In a recent Brookings article, entitled “How Effective is the World Bank at Targeting Sub-National Poverty in Africa? A Foray into the Murky World of Geocoded Data,” Laurence Chandy, Natasha Ledlie and Veronika Penciakova, discuss the use of geocoded data to target aid at the sub-national level. Highlighting the World Bank’s Mapping for Results and IFPRI's (International Food Policy Institute) Harvest Choice data collection initiatives, the article explores the allocative efficiency of aid with respect to poverty at the first order administrative (i.e., province, state or governorate) level.
AidData staff, students, and faculty also spend a lot of time collecting high-resolution subnational aid information to assess the targeting efficiency of aid, and along the way we have learned that is critical to map aid from a variety of sources, rather than a single donor, to fully understand aid distribution in any given country.
Using a wealth of aid data from multiple donors in Malawi, we can build upon the analysis in the Brookings piece by examining how donors jointly distribute aid within a single country. The following map shows the locations of aid activities for all bilateral and multilateral donors in Malawi down to the second administrative level (i.e., district).
In order to preliminarily assess the efficiency of aid targeting, we assume an ideal scenario where total aid is distributed sub-nationally according to the proportion of poor people residing in each district. For example, a district with 5% of Malawi’s poor should receive 5% of Malawi’s aid receipts. We use poverty headcounts and population data from Malawi’s Third Integrated Household Survey (IHS3) 2010-2011, to calculate these proportions and compare them to geocoded aid disbursements collected by CCAPS and AidData.
Using this benchmark, we can identify how far the actual allocation of aid deviates from this “ideal”. If the difference for a given district is zero, then one might argue it is receiving resources appropriate to their portion of Malawi’s overall poverty burden. A significant positive or negative difference might reflect that a district is getting more or less than their fair share. The actual results show a relatively well-targeted, yet imperfect distribution of national aid resources.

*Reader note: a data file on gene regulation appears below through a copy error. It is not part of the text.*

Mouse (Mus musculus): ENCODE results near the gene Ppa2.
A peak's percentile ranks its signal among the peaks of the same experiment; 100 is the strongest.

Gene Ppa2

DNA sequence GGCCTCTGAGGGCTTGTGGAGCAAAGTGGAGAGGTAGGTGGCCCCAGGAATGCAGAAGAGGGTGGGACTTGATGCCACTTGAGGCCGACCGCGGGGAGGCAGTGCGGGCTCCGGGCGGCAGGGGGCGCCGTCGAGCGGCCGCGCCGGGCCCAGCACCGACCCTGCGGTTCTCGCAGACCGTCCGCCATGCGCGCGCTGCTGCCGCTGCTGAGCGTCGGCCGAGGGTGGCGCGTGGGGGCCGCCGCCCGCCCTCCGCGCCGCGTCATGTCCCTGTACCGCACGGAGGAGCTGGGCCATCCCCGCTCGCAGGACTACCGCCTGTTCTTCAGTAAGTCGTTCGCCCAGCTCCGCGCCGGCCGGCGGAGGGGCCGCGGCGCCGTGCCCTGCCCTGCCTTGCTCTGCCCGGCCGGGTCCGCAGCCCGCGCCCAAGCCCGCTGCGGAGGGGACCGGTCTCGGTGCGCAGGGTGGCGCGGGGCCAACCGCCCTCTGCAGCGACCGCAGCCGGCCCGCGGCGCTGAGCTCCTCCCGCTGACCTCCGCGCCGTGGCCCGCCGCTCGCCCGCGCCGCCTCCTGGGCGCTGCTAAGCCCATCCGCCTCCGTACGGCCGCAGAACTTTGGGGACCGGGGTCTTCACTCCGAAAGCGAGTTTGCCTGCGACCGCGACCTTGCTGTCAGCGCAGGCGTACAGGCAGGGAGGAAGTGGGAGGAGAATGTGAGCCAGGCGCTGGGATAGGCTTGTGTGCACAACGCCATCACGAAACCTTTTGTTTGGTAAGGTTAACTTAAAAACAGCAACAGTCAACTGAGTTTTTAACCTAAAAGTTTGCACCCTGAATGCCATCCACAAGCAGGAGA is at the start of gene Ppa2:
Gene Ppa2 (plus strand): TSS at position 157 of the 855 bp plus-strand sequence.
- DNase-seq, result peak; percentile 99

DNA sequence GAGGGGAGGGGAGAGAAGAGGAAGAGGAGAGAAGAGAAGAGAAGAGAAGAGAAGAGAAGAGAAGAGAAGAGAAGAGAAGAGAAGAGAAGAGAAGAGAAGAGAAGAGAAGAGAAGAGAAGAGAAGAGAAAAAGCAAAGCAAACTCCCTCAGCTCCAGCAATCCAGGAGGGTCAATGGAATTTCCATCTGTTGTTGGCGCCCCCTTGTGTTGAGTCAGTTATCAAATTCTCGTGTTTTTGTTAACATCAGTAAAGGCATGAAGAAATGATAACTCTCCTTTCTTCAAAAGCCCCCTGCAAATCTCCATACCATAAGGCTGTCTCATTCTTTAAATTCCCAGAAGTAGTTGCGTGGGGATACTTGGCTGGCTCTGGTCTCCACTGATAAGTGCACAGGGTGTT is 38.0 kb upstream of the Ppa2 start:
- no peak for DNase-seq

Poverty rates provide a poor proxy for targeting in Malawi because a large portion of the poor live in populated areas with lower poverty rates. This touches on Chandy’s dilemma – should we target aid to areas with higher numbers of poor people, higher proportions of poor people, or both? Are we more concerned with impacting as many lives as possible or reducing pockets of highly concentrated poverty?
While these geocoded Malawi data represent a tremendous boon for aid transparency and aid effectiveness research, there are limitations to what we can learn from it. Donor project documents do not disaggregate total project funding amounts among project activity locations. Absent better reporting from donors, when project activities occurred in multiple districts, we assumed an equal distribution of resources across all locations. Yet, this is an imperfect description of where resources actually hit the ground and doesn’t convey differential aid impact per dollar spent across sectors and environmental contexts.
We agree with Chandy that targeting should not be equated with proximity to the poor. Such a metric does not take into account other relevant contextual data -- on disease rates, past performance of development projects, the quality of local governance, climate change vulnerability, etc. -- that should presumably also inform aid allocation decisions. Geocoded project information supports more nuanced analysis, but merely generating more data is insufficient. In order for donors to be held accountable, the development community must respond to the increasingly availability of geocoded data by coalescing around a set of robust methodologies for assessing the quality of subnational aid targeting efforts.